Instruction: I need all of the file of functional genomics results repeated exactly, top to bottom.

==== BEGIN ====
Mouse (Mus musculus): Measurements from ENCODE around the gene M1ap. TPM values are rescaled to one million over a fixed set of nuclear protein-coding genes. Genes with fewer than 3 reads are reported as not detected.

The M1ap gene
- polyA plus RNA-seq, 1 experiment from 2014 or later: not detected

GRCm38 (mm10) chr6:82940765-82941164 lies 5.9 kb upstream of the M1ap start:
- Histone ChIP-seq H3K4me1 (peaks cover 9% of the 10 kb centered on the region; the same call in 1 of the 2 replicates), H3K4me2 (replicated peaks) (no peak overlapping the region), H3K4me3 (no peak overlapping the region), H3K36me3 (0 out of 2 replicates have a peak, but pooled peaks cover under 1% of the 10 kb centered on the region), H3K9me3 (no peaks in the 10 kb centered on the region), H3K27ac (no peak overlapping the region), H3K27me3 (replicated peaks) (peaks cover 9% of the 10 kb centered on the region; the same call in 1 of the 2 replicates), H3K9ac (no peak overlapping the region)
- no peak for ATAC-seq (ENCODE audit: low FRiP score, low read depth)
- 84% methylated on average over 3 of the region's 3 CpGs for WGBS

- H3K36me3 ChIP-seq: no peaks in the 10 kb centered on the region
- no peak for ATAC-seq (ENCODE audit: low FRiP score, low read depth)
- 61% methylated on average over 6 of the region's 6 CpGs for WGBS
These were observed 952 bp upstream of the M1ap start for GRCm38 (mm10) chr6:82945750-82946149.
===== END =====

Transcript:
Mouse (Mus musculus): Measurements from ENCODE around the gene M1ap. TPM values are rescaled to one million over a fixed set of nuclear protein-coding genes. Genes with fewer than 3 reads are reported as not detected.

The M1ap gene
- polyA plus RNA-seq, 1 experiment from 2014 or later: not detected

GRCm38 (mm10) chr6:82940765-82941164 lies 5.9 kb upstream of the M1ap start:
- Histone ChIP-seq H3K4me1 (peaks cover 9% of the 10 kb centered on the region; the same call in 1 of the 2 replicates), H3K4me2 (replicated peaks) (no peak overlapping the region), H3K4me3 (no peak overlapping the region), H3K36me3 (0 out of 2 replicates have a peak, but pooled peaks cover under 1% of the 10 kb centered on the region), H3K9me3 (no peaks in the 10 kb centered on the region), H3K27ac (no peak overlapping the region), H3K27me3 (replicated peaks) (peaks cover 9% of the 10 kb centered on the region; the same call in 1 of the 2 replicates), H3K9ac (no peak overlapping the region)
- no peak for ATAC-seq (ENCODE audit: low FRiP score, low read depth)
- 84% methylated on average over 3 of the region's 3 CpGs for WGBS

- H3K36me3 ChIP-seq: no peaks in the 10 kb centered on the region
- no peak for ATAC-seq (ENCODE audit: low FRiP score, low read depth)
- 61% methylated on average over 6 of the region's 6 CpGs for WGBS
These were observed 952 bp upstream of the M1ap start for GRCm38 (mm10) chr6:82945750-82946149.